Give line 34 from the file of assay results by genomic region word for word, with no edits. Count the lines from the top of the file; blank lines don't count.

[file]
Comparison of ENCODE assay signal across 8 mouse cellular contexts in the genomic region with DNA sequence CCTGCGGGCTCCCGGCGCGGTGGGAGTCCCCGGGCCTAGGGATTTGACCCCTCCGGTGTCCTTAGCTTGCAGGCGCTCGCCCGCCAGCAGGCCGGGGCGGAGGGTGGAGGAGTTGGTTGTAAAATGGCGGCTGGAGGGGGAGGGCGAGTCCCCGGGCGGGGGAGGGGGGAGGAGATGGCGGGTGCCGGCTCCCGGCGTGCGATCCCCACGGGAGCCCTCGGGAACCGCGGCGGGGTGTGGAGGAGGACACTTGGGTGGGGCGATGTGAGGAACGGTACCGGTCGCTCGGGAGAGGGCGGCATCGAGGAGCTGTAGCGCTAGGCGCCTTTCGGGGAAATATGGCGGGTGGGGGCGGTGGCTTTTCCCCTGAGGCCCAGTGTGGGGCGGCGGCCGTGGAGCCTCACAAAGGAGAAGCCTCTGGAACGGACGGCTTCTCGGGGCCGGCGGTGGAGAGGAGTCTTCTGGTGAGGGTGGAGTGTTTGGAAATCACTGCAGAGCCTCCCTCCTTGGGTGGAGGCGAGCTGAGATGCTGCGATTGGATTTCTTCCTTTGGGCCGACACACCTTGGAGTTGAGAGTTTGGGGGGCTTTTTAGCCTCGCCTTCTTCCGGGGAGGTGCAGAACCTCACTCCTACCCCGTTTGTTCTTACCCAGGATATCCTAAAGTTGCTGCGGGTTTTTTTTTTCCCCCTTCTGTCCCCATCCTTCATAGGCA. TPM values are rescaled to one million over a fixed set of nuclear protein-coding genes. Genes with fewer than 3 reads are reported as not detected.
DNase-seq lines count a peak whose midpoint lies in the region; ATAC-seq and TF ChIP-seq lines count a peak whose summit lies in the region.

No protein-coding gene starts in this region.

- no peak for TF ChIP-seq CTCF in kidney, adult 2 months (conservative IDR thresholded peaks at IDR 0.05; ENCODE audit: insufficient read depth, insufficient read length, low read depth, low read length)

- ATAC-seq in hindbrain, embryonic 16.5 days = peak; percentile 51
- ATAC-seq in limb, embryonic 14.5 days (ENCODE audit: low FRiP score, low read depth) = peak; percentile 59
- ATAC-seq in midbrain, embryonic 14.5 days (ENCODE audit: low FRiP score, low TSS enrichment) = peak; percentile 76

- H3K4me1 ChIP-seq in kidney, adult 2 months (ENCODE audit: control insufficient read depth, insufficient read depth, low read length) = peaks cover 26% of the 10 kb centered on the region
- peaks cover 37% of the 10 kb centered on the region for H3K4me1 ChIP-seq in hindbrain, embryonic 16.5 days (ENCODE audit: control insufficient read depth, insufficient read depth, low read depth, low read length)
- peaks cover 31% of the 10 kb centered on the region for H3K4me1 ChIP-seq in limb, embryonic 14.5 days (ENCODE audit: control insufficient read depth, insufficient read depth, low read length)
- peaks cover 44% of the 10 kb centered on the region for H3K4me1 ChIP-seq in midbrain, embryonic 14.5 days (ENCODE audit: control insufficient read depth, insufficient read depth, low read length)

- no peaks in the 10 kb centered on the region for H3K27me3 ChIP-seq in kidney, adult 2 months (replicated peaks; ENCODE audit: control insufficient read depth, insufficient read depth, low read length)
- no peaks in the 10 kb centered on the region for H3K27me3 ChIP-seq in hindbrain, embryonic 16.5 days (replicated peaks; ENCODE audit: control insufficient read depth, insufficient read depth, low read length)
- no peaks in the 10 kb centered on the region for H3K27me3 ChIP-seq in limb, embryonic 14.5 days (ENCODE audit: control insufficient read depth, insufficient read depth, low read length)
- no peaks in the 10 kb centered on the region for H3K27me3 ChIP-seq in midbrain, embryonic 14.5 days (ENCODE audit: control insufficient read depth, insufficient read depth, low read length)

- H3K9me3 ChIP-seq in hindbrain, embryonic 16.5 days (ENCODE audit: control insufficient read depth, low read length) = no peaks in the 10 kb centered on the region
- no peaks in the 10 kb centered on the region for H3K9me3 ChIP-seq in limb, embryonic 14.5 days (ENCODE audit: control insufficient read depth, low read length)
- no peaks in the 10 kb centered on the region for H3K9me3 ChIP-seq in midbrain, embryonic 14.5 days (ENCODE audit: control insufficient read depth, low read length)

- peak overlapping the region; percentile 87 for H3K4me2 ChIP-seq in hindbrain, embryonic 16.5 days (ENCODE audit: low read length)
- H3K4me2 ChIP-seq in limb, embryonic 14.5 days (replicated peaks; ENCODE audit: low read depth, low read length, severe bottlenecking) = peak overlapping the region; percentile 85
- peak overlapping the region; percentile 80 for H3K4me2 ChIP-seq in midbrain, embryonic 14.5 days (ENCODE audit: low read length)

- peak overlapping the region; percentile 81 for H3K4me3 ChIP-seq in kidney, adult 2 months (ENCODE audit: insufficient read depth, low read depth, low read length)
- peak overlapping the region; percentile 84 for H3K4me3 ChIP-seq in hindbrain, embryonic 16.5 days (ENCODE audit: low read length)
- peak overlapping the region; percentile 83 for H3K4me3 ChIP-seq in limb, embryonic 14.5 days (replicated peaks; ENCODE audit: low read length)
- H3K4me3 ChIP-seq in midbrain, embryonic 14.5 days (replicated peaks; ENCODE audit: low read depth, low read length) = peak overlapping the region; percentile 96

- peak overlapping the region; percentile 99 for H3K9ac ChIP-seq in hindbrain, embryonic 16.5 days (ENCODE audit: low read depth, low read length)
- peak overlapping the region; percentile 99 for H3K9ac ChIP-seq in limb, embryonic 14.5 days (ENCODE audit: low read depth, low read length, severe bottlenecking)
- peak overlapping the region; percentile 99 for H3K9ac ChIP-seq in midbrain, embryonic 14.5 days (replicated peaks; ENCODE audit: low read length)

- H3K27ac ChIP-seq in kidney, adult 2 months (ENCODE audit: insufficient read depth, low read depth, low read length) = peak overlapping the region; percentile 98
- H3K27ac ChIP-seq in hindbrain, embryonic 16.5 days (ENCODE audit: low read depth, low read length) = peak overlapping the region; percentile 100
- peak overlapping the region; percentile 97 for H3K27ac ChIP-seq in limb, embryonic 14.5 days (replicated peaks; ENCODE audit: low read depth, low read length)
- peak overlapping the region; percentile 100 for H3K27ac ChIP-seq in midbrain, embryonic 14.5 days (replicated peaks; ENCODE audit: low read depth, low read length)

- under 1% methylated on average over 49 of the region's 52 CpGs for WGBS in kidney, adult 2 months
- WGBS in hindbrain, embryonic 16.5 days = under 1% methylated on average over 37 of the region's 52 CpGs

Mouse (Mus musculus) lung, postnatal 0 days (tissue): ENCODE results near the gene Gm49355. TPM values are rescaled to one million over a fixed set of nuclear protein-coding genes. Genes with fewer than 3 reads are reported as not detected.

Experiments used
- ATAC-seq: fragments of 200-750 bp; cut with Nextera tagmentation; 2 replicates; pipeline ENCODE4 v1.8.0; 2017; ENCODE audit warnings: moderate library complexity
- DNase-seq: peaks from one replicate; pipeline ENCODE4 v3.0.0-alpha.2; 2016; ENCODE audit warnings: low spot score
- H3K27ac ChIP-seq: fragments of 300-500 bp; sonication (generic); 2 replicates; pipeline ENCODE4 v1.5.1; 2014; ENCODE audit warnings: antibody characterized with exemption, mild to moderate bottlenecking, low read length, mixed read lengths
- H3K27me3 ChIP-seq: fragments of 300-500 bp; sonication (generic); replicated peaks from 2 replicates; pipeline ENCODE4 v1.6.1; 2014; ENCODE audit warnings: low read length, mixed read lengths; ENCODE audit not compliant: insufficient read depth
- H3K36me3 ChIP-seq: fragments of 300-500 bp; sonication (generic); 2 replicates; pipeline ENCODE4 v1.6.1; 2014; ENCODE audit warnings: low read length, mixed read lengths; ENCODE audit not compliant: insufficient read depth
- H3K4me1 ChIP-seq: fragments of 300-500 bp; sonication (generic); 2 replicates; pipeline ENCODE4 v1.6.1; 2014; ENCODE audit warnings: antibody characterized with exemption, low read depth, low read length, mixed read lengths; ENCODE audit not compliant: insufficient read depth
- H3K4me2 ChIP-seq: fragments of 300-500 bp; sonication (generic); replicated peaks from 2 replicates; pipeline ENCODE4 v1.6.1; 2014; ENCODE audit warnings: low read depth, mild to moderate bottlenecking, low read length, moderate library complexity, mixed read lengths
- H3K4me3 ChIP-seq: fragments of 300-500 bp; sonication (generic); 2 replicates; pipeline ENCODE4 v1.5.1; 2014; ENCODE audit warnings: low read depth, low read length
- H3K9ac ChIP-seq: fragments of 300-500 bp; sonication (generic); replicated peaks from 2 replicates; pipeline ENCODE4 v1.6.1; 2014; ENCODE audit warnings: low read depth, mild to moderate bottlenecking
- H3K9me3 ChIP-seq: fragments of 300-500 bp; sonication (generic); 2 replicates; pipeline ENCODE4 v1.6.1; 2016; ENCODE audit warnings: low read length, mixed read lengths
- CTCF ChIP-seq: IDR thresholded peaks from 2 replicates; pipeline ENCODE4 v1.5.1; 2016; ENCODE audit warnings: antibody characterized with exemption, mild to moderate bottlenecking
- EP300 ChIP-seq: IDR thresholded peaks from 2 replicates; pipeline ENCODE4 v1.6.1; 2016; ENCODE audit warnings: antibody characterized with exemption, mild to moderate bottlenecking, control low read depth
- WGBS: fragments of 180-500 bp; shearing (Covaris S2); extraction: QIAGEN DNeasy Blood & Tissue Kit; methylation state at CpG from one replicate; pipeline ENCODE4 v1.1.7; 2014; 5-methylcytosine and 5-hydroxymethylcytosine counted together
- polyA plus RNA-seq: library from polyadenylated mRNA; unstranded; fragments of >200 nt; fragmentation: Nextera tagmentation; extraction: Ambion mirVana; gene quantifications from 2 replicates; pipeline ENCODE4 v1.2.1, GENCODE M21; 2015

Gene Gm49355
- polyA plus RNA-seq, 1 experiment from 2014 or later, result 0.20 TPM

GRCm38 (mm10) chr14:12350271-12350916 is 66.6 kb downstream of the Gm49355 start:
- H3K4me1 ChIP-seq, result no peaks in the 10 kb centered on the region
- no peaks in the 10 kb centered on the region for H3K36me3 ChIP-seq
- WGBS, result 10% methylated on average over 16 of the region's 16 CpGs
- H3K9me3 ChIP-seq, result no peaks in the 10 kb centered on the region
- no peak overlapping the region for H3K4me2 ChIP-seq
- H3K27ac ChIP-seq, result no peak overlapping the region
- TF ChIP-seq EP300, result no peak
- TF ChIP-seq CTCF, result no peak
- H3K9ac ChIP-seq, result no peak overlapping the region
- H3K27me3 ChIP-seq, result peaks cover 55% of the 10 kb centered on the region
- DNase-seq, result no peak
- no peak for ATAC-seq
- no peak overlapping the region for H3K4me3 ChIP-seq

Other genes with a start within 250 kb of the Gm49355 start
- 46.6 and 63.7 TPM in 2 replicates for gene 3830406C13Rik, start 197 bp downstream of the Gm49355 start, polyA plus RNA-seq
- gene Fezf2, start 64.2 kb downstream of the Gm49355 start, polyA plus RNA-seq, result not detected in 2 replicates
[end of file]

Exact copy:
- WGBS in hindbrain, embryonic 16.5 days = under 1% methylated on average over 37 of the region's 52 CpGs